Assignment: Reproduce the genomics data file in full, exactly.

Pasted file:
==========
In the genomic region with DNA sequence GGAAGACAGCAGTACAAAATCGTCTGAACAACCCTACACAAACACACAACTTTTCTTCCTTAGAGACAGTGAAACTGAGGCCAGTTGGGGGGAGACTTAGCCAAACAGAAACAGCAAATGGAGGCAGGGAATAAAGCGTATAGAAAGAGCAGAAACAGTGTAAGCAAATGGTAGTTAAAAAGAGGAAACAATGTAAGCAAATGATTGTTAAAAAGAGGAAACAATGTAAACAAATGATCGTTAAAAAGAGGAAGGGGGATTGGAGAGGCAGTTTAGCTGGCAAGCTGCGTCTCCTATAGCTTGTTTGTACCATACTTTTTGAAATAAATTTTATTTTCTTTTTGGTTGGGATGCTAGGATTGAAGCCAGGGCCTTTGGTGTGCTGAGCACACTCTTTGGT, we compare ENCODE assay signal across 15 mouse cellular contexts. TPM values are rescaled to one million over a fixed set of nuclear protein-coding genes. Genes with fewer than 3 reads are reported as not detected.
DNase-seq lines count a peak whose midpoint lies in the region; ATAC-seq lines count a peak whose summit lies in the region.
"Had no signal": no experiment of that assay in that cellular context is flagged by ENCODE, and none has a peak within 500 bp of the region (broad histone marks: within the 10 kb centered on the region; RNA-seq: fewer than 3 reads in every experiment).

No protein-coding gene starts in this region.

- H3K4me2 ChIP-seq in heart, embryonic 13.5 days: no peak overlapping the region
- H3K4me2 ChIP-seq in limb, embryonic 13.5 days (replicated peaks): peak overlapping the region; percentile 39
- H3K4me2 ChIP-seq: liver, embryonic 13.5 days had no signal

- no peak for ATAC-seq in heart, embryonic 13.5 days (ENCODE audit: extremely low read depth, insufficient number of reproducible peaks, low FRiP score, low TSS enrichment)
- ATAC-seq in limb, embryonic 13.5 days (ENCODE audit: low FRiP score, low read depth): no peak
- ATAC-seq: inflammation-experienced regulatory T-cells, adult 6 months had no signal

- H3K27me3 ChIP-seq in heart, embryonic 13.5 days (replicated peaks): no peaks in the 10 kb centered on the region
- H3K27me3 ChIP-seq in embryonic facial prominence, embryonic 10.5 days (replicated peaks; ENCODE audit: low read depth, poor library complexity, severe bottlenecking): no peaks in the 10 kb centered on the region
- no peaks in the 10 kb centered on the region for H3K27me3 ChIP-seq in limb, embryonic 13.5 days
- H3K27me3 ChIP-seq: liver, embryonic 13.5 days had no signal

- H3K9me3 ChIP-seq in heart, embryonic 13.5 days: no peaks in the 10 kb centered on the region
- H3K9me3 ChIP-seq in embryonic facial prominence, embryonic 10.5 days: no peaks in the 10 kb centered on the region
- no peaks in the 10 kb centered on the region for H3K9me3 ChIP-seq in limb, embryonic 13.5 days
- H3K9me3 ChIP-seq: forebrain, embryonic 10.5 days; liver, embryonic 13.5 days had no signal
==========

In the genomic region with DNA sequence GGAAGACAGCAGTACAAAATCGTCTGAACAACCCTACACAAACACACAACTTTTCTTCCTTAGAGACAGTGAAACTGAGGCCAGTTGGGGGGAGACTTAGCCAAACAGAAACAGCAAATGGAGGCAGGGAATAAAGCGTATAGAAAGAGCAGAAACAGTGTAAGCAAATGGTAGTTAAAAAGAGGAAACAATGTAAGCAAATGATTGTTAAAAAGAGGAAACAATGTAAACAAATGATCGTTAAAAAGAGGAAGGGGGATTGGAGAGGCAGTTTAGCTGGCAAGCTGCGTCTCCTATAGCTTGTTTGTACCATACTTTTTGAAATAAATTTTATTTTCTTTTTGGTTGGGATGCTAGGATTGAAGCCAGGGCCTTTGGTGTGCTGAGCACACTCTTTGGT, we compare ENCODE assay signal across 15 mouse cellular contexts. TPM values are rescaled to one million over a fixed set of nuclear protein-coding genes. Genes with fewer than 3 reads are reported as not detected.
DNase-seq lines count a peak whose midpoint lies in the region; ATAC-seq lines count a peak whose summit lies in the region.
"Had no signal": no experiment of that assay in that cellular context is flagged by ENCODE, and none has a peak within 500 bp of the region (broad histone marks: within the 10 kb centered on the region; RNA-seq: fewer than 3 reads in every experiment).

No protein-coding gene starts in this region.

- H3K4me2 ChIP-seq in heart, embryonic 13.5 days: no peak overlapping the region
- H3K4me2 ChIP-seq in limb, embryonic 13.5 days (replicated peaks): peak overlapping the region; percentile 39
- H3K4me2 ChIP-seq: liver, embryonic 13.5 days had no signal

- no peak for ATAC-seq in heart, embryonic 13.5 days (ENCODE audit: extremely low read depth, insufficient number of reproducible peaks, low FRiP score, low TSS enrichment)
- ATAC-seq in limb, embryonic 13.5 days (ENCODE audit: low FRiP score, low read depth): no peak
- ATAC-seq: inflammation-experienced regulatory T-cells, adult 6 months had no signal

- H3K27me3 ChIP-seq in heart, embryonic 13.5 days (replicated peaks): no peaks in the 10 kb centered on the region
- H3K27me3 ChIP-seq in embryonic facial prominence, embryonic 10.5 days (replicated peaks; ENCODE audit: low read depth, poor library complexity, severe bottlenecking): no peaks in the 10 kb centered on the region
- no peaks in the 10 kb centered on the region for H3K27me3 ChIP-seq in limb, embryonic 13.5 days
- H3K27me3 ChIP-seq: liver, embryonic 13.5 days had no signal

- H3K9me3 ChIP-seq in heart, embryonic 13.5 days: no peaks in the 10 kb centered on the region
- H3K9me3 ChIP-seq in embryonic facial prominence, embryonic 10.5 days: no peaks in the 10 kb centered on the region
- no peaks in the 10 kb centered on the region for H3K9me3 ChIP-seq in limb, embryonic 13.5 days
- H3K9me3 ChIP-seq: forebrain, embryonic 10.5 days; liver, embryonic 13.5 days had no signal